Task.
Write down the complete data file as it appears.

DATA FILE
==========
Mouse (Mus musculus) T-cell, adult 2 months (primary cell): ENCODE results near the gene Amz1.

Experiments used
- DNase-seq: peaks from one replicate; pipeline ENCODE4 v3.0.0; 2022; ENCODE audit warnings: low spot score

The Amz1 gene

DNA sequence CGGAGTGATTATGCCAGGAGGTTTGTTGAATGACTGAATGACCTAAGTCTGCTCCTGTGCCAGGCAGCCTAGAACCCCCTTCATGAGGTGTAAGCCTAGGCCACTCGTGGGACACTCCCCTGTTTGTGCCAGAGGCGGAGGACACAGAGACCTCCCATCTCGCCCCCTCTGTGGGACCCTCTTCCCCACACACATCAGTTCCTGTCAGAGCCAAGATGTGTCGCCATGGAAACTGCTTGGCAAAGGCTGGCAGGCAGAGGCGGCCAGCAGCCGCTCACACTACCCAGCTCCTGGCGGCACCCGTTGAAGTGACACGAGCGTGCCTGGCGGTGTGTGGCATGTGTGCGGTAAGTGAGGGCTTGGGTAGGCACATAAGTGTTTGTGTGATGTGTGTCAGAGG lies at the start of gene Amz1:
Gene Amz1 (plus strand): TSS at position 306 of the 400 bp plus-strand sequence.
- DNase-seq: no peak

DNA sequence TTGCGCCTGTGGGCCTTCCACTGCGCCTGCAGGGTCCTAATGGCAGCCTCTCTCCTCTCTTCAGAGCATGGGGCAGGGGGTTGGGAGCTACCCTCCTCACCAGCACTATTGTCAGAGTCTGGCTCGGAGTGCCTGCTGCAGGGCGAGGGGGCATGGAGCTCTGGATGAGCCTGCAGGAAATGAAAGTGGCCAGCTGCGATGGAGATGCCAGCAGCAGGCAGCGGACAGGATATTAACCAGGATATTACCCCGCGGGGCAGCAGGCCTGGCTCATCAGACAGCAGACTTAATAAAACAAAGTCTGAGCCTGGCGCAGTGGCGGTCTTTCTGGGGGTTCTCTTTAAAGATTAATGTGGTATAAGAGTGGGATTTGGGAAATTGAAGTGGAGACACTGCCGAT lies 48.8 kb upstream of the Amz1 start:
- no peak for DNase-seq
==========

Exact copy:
Mouse (Mus musculus) T-cell, adult 2 months (primary cell): ENCODE results near the gene Amz1.

Experiments used
- DNase-seq: peaks from one replicate; pipeline ENCODE4 v3.0.0; 2022; ENCODE audit warnings: low spot score

The Amz1 gene

DNA sequence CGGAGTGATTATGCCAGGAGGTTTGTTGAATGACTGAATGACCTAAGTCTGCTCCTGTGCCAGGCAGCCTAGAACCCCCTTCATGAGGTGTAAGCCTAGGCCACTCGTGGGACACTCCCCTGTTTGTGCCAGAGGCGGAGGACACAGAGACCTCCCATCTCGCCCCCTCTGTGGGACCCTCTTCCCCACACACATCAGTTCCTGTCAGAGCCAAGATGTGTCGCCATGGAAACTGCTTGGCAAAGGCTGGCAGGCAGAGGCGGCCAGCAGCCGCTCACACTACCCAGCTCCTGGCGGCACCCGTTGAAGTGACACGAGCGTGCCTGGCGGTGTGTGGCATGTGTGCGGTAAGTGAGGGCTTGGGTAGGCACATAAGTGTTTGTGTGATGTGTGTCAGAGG lies at the start of gene Amz1:
Gene Amz1 (plus strand): TSS at position 306 of the 400 bp plus-strand sequence.
- DNase-seq: no peak

DNA sequence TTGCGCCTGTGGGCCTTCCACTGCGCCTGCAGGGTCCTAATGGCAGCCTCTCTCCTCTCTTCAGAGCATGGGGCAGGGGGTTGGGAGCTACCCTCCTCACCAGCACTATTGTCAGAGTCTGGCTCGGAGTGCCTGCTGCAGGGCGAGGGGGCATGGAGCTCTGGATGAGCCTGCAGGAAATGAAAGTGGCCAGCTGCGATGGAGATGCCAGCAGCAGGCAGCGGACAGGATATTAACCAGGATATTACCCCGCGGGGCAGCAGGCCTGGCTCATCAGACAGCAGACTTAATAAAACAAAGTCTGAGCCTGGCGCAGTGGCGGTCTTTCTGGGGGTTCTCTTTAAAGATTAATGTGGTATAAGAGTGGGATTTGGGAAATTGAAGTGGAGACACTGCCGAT lies 48.8 kb upstream of the Amz1 start:
- no peak for DNase-seq